Production & Storage Solutions Group: Projects

Solar Cells
Sunlight is an excellent carbon-neutral energy source.  As much energy from sunlight strikes the Earth in one hour (4 × 1020 J) as all the energy consumed on the planet in a year.  However, solar electricity provides less than 0.1% of the world’s electricity because the cost per watt of delivered solar electricity is too high.  Although silicon-based photovoltaic devices are available commercially, their fabrication cost is high, and there are vast improvements in efficiency possible.  At UC Santa Barbara, research based on the Nobel-Prize winning discoveries of Alan. J. Heeger is directed toward developing solar cells that can be painted, printed and mass-produced like newpapers or even woven into clothing.  Making solar cells out of plastic is a cost breakthrough compared to single crystal materials and it could be a critical step to achieve “grid parity,” the point at which the price of electricity from solar cells is no greater than that of power from conventional sources.  In the longer term, researchers hope to provide large increases in solar cell efficiency while keeping costs low.  The secrets to doing so lie in controlling the nanostructure of the photovoltaic device, optimizing collection of sunlight across its entire spectrum, and ensuring the full collection of all the electricity generated.  Greater efficiency may be found through the use of new semiconductor materials, and constructing the optimal nanostructure can be made reliable and low-cost through bio-templating techniques.

Efficient, economical and reliable energy storage is another important component, because of the intermittent nature of the sun, wind and waves. Nanostructured materials are being developed for high efficiency, high power density electrochemical devices, including batteries and fuel cells.  The objectives are to develop new materials that overcome the power density and stability limitations faced by existing state-of-the-art materials in the conversion and storage of electrochemical energy.  Emphasis is focused on areas where recent advancements in the design and optimization of materials at nanometer length scales present new opportunities for overcoming current performance constraints, especially targeting energy inputs from sustainable or renewable sources.  These are: (1) fuel cells, (2) lithium ion and flow batteries, and (3) ultracapacitors and electrodes, which are expected to benefit from new platform technologies that can be derived from self-assembled inorganic-organic nanostructured solids and the versatile compositions, structures, and processing options that they allow.  The development and optimization of new functionalized nanostructured materials are expected to enable new technological advancements in sustainable electrochemical energy conversion and storage.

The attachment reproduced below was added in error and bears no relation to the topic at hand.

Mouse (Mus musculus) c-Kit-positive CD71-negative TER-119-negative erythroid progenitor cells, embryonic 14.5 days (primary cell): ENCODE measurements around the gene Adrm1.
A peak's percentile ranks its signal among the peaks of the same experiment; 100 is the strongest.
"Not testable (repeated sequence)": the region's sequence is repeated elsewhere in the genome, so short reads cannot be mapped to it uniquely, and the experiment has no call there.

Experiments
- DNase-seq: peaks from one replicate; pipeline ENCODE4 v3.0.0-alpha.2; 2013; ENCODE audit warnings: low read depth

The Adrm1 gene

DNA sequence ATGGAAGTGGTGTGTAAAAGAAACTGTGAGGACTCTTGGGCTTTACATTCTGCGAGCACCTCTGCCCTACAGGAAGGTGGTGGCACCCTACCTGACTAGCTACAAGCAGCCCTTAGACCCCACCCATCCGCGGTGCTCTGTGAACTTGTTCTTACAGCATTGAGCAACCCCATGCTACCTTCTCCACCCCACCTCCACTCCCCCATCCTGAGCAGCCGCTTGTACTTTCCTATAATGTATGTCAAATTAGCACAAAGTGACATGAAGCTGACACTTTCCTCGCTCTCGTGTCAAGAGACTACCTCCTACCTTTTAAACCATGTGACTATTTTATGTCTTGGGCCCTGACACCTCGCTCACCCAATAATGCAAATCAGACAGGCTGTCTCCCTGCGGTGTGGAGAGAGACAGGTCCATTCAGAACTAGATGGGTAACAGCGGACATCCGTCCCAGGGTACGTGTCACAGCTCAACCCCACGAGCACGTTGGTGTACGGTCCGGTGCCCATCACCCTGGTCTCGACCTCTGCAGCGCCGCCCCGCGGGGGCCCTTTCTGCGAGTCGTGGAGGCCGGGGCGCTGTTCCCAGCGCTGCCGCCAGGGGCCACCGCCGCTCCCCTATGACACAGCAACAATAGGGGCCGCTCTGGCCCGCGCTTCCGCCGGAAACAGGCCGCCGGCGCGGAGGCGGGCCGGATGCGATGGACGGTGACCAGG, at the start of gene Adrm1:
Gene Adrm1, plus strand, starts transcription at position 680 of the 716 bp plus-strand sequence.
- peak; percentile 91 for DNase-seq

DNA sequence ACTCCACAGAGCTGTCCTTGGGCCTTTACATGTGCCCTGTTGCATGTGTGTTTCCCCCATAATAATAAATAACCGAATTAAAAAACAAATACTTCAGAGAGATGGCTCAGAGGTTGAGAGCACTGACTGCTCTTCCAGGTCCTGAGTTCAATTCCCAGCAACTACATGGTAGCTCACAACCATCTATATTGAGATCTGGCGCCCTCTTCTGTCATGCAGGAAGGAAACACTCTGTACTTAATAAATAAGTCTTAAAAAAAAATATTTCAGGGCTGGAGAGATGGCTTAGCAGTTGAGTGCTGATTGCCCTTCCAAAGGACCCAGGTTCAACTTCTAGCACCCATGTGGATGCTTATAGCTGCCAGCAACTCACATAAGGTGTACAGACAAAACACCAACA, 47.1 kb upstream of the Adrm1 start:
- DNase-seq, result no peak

Thermoelectric materials are used to generate electrical power from temperature differences.  Thermoelectric power generators can be used to charge car batteries by using the waste heat from catalytic converters.  They can also be used to power remote sensors and alarms by using the temperature difference between the air and the subsurface ground.  Thermoelectrics can be used as solid-state refrigerators, and it may someday be possible to replace our bulky refrigeration units with more efficient, compact, solid-state thermoelectrics.  Institute researchers are modifying materials to improve their thermoelectric performance.  Placing erbium arsenide (ErAs) nanoparticles inside materials has led to dramatic increases in thermoelectric performance of compound semiconductors.  This approach is being extended to other materials to improve the efficiency of thermoelectrics over a range of temperatures.


Highlights of Recent Research:

Making More Efficient Engines

New Efficiency Record for Organic Solar Cells

Copyright © 2006-2014 The Regents of the University of California, All Rights Reserved.
Idea EngineeringUC Santa Barbara College of EngineeringPrivacyTerms of Use
UCSB  UC Santa Barbara Engineering & the Sciences College of Engineering Division of Math, Life, and Physical Sciences

energy efficiency